FMNCA's disaster response program makes difference in patients' lives during Super Storm Sandy

Fresenius Medical Care North America (FMCNA), a division of Fresenius Medical Care (NYSE: FMS) and North America's largest provider of kidney care, hospitalist services and renal products, today hailed a new study by the Department of Health and Human Services (HHS) this week showing that dialysis patients who received treatments immediately before Super Storm Sandy experienced a much better survival rate and less frequent visits to the hospital. FMCNA provided pre-storm, weekend care to a wide section of the area surveyed by the study, indicating that the company's efforts made an appreciable difference in patients' lives.

The HHS study - based on 13,836 patients who received dialysis across the State of New Jersey and New York City - found that receiving early dialysis reduced the chances of needing emergency room care or hospitalization by 20 percent and 21 percent, respectively. Most importantly, patients who received early treatment showed a 28 percent lower chance of death 30 days after the storm. "As a company, we believe it's our responsibility to do whatever it takes to get patients the care they need to live, whatever the circumstances," said Bill Numbers, Fresenius Medical Care's Sr. Vice President Operations Shared Services and Incident Commander. "Preparing for and responding to disasters and making sure that patients have access to care is a key part of our business, and we are proud that our work is making a difference."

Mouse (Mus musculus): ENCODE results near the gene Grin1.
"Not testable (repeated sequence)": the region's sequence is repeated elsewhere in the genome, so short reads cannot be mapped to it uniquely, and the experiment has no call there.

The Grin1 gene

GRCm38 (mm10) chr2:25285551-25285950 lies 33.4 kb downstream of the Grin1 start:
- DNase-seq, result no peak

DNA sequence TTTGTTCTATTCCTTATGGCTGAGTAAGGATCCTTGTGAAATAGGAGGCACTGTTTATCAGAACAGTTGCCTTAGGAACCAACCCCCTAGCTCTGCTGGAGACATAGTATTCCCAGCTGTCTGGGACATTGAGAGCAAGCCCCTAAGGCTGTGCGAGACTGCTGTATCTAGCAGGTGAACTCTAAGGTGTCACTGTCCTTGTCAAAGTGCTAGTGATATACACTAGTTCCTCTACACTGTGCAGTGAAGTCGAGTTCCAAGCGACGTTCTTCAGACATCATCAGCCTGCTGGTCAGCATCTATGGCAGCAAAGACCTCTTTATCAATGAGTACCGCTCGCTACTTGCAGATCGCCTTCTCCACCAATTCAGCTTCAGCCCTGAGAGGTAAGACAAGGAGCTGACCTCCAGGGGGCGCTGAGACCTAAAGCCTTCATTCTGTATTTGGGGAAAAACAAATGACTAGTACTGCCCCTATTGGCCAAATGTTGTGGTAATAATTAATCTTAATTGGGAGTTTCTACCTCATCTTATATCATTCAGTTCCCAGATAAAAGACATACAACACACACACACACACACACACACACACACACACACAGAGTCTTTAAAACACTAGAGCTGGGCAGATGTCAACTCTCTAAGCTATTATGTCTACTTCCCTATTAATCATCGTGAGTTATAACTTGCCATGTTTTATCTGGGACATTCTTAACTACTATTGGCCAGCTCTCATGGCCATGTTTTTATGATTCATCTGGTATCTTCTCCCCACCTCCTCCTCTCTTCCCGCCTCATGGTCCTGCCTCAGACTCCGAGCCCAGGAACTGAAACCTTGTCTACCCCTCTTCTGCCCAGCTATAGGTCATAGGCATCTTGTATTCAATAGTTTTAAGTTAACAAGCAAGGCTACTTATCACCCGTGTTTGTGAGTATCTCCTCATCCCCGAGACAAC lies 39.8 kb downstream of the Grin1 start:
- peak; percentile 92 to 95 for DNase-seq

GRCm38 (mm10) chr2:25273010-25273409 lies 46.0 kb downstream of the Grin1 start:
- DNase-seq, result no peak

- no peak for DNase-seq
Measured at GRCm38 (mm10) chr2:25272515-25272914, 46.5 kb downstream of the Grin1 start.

The Fresenius Medical Care Disaster Response Team worked closely during the run up to Sandy with local governments and community organizations, such as the Kidney Community Emergency Response (KCER) Coalition, to ensure patients received treatments before the storm hit. It was able to provide the vast majority of its patients this vital care by taking several actions:

  • Opened many of its clinics for extended hours late into Saturday night and throughout the day on Sunday before the storm reached the metro area.
  • Began alerting patients in person and on the phone a week before the storm to set up disaster contingency plans.
  • Provided extra treatment shifts for patients whose normal care schedule would likely be disrupted by the superstorm.
  • Diverted patients from some clinics to others to ensure everyone could reach a working clinic after the hurricane.

While storms and other natural disasters can be dangerous and even life-threatening for entire communities, they pose an especially serious health threat to renal patients who need hemodialysis treatment every several days to clean waste products from their blood. FMCNA is an industry leader in health care disaster preparedness and response, running incident command teams at the national and local levels in order to coordinate effective operations during hurricanes, earthquakes, floods, etc. In fact, FMCNA has won the USA Council of the International Association of Emergency Managers (IAEM) Business & Industry Preparedness Award in recognition of its efforts.


Fresenius Medical Care North America


The opinions expressed here are the views of the writer and do not necessarily reflect the views and opinions of News Medical.
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